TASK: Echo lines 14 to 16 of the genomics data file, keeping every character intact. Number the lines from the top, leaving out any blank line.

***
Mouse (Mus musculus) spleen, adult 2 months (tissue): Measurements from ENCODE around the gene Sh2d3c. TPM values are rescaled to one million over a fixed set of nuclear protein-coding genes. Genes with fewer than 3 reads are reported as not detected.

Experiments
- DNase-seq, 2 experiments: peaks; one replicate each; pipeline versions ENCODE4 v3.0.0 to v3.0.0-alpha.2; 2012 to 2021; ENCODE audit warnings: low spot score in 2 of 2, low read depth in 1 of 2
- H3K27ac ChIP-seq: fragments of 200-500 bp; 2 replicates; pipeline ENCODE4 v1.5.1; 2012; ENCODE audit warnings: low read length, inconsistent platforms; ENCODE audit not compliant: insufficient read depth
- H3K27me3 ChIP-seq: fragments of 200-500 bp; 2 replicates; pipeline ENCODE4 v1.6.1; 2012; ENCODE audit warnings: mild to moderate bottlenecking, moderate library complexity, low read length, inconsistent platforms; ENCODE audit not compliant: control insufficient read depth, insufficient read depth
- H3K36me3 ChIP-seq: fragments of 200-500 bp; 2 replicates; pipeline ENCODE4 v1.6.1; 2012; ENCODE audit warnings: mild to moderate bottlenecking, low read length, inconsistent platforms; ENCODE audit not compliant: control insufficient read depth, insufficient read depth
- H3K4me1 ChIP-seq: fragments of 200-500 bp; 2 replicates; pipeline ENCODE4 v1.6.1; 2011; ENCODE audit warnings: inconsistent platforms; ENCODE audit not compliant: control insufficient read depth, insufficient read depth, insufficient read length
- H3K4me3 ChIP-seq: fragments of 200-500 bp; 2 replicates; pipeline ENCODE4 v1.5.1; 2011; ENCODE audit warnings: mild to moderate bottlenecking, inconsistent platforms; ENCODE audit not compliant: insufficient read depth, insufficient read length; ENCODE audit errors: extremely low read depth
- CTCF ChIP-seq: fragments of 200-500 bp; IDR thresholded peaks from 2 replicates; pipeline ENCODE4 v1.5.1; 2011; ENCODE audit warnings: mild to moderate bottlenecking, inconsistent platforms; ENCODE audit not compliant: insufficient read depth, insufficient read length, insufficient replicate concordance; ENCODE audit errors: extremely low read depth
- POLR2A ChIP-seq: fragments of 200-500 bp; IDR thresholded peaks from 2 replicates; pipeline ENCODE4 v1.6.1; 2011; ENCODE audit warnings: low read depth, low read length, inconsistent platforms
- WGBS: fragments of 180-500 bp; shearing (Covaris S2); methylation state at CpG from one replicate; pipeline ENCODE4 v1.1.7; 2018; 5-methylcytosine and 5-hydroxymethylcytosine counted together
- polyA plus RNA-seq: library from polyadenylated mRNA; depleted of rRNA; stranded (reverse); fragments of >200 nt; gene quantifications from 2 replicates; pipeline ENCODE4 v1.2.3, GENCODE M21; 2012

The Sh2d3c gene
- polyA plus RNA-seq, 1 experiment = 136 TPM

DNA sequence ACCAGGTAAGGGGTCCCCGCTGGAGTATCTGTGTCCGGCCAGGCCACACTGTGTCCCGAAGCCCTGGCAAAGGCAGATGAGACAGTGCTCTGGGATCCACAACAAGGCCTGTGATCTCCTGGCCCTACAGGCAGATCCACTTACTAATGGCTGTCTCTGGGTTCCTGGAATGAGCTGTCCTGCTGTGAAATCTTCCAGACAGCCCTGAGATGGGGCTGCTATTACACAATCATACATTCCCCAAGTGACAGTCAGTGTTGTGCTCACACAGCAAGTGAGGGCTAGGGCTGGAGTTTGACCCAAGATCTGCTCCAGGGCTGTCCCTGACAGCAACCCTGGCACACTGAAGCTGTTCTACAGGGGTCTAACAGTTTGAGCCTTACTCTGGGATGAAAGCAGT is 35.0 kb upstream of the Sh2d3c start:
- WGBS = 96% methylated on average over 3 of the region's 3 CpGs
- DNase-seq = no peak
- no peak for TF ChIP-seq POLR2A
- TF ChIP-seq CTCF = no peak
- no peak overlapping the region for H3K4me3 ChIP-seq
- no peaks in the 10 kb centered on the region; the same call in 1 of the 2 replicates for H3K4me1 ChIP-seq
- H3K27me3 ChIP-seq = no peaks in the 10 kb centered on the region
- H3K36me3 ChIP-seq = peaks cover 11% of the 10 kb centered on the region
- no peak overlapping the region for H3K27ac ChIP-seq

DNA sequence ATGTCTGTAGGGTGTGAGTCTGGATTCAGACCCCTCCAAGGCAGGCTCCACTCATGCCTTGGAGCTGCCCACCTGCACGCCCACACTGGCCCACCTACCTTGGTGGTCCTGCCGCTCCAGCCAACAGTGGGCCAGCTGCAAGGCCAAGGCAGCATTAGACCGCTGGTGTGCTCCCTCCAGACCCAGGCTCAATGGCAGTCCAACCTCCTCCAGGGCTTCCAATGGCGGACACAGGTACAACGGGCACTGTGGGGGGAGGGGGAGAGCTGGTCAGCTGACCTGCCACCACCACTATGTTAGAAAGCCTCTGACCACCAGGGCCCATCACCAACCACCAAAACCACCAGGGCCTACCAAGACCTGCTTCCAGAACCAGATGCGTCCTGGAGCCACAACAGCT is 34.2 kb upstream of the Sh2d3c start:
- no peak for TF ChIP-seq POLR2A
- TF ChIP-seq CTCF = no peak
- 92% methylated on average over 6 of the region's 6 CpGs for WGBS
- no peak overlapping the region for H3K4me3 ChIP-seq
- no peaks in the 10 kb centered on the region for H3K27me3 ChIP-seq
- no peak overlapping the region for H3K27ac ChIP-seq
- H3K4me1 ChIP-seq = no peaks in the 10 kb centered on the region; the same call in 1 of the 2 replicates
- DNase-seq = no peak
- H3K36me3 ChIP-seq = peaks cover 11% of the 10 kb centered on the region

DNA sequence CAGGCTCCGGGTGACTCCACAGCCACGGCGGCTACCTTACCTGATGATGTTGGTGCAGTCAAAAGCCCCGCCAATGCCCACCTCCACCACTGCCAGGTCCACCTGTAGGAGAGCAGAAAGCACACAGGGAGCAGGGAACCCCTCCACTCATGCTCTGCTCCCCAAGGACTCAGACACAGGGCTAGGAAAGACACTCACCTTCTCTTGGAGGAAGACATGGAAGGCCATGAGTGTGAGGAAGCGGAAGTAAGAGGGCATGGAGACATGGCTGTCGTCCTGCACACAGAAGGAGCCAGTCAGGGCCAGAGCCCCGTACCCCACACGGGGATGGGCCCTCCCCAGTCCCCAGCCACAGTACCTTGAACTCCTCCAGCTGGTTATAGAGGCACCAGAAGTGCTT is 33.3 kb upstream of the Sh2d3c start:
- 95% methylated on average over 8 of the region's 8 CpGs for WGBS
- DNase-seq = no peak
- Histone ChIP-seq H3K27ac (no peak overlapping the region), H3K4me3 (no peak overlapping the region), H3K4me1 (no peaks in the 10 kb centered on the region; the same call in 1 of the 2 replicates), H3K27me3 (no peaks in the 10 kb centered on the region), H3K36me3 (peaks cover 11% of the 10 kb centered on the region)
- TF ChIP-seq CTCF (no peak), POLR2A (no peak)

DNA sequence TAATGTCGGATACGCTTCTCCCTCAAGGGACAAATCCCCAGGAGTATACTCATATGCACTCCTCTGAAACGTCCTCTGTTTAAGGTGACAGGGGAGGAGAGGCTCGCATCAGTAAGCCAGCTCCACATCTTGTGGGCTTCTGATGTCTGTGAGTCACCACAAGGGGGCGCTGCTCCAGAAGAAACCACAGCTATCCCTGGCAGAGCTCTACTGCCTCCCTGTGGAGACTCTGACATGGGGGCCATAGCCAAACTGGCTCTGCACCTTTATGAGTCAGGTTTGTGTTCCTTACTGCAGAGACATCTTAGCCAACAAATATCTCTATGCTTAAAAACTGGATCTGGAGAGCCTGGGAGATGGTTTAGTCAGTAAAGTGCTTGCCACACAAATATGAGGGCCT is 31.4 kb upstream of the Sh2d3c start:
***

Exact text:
- polyA plus RNA-seq, 1 experiment = 136 TPM

DNA sequence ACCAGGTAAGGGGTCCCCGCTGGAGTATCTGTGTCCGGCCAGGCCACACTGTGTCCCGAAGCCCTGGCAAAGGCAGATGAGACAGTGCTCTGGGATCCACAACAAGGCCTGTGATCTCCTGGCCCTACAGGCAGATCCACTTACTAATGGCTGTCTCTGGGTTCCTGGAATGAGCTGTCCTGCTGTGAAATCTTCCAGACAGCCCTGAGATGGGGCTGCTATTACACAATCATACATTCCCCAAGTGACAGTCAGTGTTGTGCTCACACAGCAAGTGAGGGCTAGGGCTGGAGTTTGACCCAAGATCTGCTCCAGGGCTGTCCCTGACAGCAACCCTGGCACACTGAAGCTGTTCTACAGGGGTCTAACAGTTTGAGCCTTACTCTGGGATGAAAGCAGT is 35.0 kb upstream of the Sh2d3c start:
- WGBS = 96% methylated on average over 3 of the region's 3 CpGs